Gordon’s hero Steve Kinser was invited to the International Race of Champions in 1994-96. To see “The King of The Outlaws” draft Dale Earnhardt and Geoff Brabham was invaluable television time. His first race in a Dodge Avenger fell six days after his $14,000 triumph at St. Augustine. Kinser doubled in IROC and 500 in 1995 then did Daytona and St. Aug on the same date in 1996. Two days later marked the first Daytona 300 by Tony Stewart, who grew to own Kinser’s last Sprint Cars. Stewart first became Outlaw champ with Lasoski, who joined Kinser and Stewart in IROC when Lasoski did Daytona and East Bay on the same day.

The 2003 Daytona 300 was the first to include Kasey Kahne. Kahne’s course from dirt to super speedway began at Volusia in 2000 when Jeff Gordon’s championship crew chief Ray Evernham stopped to socialize with New Jersey neighbor Billy Pauch only to be dazzled by a fast kid with a marketable face. Kahne trained with All Stars, Outlaws and USAC as Ray built his first Dodge team around Kahne and put another Dodge in the Daytona ARCA 200 of 2006 for Crocker, the first female to beat the Outlaws.

Kinser crossed seventh in the 2006 Daytona IROC 100 then climbed a ladder to watch son Kraig crash a NASCAR Truck alongside another Indiana graduate of the World of Outlaws Support Series, Boston Reid of Kokomo. The first NASCAR Truck race of 2007 marked the Daytona debut of Tyler Walker until illegal fuel was found in his urine sample.

The 2008 Daytona ARCA 200 contained Tayler Malsam and Ricky Stenhouse Jr. Malsam managed sixth at Skagit in 2014 when Outlaws reached the same Pacific Northwest corner that spawned Kahne. Little Ricky of Olive Branch finished fourth in the 2009 Outlaw race across the Mississippi River in West Memphis. His NASCAR trajectory was boosted by Carl Edwards and Tony Stewart. Stenhouse is starting his fourth season as co-owner of Sheldon Haudenschild’s Sprint Cars.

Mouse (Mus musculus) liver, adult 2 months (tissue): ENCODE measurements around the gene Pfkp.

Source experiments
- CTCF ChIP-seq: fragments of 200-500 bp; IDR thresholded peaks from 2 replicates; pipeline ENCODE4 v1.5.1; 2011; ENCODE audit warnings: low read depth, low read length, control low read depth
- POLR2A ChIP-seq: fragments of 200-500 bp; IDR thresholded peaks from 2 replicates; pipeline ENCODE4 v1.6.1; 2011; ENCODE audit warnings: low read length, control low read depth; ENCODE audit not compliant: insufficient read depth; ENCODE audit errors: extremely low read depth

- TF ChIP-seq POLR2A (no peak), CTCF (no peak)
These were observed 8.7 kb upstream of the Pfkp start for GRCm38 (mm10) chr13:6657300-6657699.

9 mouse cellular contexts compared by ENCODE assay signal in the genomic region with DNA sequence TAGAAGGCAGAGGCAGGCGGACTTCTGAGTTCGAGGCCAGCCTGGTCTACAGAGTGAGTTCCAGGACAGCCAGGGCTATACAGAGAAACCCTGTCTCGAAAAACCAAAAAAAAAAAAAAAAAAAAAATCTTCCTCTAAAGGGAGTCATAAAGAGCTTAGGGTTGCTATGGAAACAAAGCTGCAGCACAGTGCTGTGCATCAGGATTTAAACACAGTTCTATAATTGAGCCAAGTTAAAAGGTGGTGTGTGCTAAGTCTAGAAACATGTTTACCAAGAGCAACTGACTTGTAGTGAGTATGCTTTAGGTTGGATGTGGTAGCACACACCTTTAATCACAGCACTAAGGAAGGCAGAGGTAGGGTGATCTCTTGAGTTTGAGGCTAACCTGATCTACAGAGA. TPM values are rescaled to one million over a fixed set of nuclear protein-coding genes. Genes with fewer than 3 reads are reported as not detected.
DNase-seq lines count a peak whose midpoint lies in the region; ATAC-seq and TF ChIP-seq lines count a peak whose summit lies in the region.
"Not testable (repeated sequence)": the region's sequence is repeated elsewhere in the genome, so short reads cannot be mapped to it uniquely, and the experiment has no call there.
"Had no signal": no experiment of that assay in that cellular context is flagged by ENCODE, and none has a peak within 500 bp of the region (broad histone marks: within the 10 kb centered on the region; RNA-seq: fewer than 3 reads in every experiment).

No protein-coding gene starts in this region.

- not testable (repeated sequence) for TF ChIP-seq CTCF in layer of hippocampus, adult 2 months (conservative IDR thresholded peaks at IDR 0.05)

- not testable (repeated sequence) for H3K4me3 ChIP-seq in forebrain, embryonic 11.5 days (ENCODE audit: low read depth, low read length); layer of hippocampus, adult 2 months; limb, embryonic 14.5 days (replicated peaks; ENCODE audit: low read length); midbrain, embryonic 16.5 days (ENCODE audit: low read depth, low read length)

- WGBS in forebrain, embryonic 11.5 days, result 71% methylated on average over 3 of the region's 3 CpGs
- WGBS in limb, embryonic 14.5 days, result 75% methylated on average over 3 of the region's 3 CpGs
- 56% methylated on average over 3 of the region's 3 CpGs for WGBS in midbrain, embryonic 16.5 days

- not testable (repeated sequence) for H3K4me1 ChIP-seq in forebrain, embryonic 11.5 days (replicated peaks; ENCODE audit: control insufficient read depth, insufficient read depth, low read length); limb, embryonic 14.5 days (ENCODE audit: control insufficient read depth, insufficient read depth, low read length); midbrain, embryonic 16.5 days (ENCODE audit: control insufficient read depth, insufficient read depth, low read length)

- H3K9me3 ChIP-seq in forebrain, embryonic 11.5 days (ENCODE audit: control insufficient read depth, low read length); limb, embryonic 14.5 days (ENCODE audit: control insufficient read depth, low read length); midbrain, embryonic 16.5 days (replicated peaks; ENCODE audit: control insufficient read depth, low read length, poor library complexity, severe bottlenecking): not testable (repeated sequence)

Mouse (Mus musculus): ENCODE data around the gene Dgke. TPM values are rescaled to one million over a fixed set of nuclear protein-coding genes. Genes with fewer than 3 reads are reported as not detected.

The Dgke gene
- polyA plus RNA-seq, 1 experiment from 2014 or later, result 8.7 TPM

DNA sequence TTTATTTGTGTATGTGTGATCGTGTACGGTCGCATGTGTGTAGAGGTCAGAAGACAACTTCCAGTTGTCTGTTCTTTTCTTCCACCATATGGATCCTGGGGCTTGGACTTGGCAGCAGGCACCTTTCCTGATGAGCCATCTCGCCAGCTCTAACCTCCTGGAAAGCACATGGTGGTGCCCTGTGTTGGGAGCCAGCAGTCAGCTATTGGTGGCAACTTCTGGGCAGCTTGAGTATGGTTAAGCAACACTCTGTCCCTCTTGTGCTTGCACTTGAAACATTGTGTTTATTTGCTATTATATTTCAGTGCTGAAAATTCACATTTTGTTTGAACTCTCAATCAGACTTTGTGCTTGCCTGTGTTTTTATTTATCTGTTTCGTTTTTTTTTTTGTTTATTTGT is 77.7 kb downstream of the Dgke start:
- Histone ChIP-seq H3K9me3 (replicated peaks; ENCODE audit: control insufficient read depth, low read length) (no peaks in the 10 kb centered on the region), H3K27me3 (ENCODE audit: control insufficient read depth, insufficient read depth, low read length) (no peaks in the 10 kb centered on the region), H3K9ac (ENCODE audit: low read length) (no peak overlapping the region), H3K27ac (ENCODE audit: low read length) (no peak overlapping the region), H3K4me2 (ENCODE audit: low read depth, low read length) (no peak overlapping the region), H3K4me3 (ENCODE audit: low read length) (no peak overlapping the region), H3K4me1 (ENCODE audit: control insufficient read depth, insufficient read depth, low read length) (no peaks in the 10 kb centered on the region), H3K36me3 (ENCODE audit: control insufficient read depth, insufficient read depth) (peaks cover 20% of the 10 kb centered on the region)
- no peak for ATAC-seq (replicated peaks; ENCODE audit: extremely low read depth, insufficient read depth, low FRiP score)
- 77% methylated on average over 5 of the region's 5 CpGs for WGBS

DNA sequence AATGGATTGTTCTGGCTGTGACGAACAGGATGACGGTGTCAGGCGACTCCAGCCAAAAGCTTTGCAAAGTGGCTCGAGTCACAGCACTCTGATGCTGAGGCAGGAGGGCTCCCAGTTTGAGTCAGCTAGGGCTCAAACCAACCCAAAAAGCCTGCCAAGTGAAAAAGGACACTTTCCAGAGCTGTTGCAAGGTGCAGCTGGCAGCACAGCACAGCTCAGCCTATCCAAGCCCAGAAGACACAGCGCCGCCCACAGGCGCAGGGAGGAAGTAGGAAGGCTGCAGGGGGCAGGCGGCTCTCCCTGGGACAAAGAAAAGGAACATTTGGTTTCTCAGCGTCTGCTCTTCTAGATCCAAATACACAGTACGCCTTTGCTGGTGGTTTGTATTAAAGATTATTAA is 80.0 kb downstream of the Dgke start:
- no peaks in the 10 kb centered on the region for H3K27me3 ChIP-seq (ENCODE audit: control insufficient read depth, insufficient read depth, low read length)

Bryan Clauson became rookie to the Daytona 300 of 2008 when he preceded Kyle Larson as Chip Ganassi’s golden child. Clauson came home to three Indy 500s. As an encore, Bryan became proficient in winged sprint cars at Knoxville and Charlotte until his untimely passing in a midget accident.

NASCAR and the World of Outlaws began 2012 in Volusia County where both counted Blaney and Stewart on the roster. Larson made his Daytona debut in the ARCA 200 of 2013. West Virginia’s Cale Conley competed in the 2015 Daytona 300, took 10th in Lernerville’s Don Martin Memorial of 2018 then returned to Volusia County in 2020-21. Fourth and seventh in the 2016 Daytona ARCA 200 was Chase Briscoe and Kevin Thomas Jr. Briscoe had been an Outlaw at the Tri-State Speedway near his shop in Mitchell, IN that first sent father and grandfather into Outlaw pit areas. Alabama’s second Kevin Thomas earned ninth at Nashville with The Outlaws in 2019.

The 2016 NASCAR Truck 250 featured Christopher Bell and Rico Abreu. Bell and Larson drove Stewart’s Sprint Car at Volusia as Stewart’s schedule tightened. Kahne did Daytona Clash and Volusia in 2018 though not on the same date, like Larson. Last year in the tradition of Swindell, Kinser and Lasoski, Gravel turned Daytona ARCA rookie while also laying down the fastest laps of Volusia Speedway Park.

Speedweeks 2021 began when Larson landed another Late Model trophy, then concentrated on his highly-scrutinized Daytona return. Larson’s car is the Rick Hendrick #5 that spent five years under Kahne’s command. Bell’s second season at NASCAR’s elite level is aboard the Joe Gibbs Racing #20 that built Tony Stewart/Curb-Agajanian Racing. And the rookie Chase Briscoe belts into the #14, owned by Stewart, and made famous by Foyt. A.J and Dick Briscoe do approve.